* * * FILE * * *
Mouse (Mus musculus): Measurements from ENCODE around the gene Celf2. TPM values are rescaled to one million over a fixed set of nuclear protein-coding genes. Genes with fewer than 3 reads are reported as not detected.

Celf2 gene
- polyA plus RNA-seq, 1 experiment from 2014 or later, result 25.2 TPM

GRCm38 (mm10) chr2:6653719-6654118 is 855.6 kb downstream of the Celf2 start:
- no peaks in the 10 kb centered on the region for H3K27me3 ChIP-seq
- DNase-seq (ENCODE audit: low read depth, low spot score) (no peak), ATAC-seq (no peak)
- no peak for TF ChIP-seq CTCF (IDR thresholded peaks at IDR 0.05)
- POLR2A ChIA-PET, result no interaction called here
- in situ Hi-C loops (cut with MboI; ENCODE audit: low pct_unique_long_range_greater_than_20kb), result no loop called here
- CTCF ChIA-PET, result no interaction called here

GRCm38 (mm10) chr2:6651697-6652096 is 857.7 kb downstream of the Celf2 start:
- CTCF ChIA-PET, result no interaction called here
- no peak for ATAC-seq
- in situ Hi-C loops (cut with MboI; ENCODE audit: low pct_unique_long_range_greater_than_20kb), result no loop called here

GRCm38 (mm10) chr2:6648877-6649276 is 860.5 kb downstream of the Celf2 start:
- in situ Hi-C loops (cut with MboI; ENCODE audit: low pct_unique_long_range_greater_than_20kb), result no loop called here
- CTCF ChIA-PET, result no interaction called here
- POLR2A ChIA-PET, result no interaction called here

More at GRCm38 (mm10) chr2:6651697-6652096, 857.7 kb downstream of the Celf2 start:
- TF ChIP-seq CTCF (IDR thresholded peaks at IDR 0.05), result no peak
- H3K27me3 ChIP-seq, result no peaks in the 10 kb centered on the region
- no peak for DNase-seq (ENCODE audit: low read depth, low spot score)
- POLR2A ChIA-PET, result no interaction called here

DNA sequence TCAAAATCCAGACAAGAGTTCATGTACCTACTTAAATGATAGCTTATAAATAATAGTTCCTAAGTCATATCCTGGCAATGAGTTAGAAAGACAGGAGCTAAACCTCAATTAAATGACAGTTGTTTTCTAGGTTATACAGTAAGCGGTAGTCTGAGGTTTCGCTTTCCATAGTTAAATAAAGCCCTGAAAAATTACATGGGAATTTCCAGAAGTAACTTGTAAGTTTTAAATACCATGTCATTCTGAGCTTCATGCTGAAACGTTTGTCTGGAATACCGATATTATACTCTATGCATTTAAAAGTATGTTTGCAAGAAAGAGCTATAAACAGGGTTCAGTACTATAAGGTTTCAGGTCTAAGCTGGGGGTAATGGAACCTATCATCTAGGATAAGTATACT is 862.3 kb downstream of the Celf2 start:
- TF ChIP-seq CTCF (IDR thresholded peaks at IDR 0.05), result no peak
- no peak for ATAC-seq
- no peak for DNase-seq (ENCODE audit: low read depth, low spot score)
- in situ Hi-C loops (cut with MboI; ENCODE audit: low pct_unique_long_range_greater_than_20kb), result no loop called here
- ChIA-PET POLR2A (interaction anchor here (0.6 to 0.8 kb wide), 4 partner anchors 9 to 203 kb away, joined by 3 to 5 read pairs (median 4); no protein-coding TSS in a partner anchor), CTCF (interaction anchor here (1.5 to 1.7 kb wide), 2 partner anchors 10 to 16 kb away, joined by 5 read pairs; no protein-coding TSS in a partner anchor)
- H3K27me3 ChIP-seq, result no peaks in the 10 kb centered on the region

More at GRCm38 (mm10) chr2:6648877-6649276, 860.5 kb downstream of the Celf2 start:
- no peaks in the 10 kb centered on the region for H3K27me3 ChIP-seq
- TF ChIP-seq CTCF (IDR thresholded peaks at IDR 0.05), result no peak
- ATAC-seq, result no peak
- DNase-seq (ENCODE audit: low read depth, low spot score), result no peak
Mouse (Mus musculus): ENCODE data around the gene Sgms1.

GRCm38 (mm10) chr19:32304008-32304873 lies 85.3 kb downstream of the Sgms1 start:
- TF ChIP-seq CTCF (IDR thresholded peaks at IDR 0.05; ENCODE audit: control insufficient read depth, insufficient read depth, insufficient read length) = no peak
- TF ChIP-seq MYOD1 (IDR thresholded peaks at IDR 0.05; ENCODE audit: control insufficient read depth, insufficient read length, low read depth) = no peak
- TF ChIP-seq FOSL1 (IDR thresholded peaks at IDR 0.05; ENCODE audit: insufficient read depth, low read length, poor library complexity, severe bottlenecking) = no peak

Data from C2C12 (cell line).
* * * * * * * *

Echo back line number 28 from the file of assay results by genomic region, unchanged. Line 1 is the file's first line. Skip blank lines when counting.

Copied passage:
- in situ Hi-C loops (cut with MboI; ENCODE audit: low pct_unique_long_range_greater_than_20kb), result no loop called here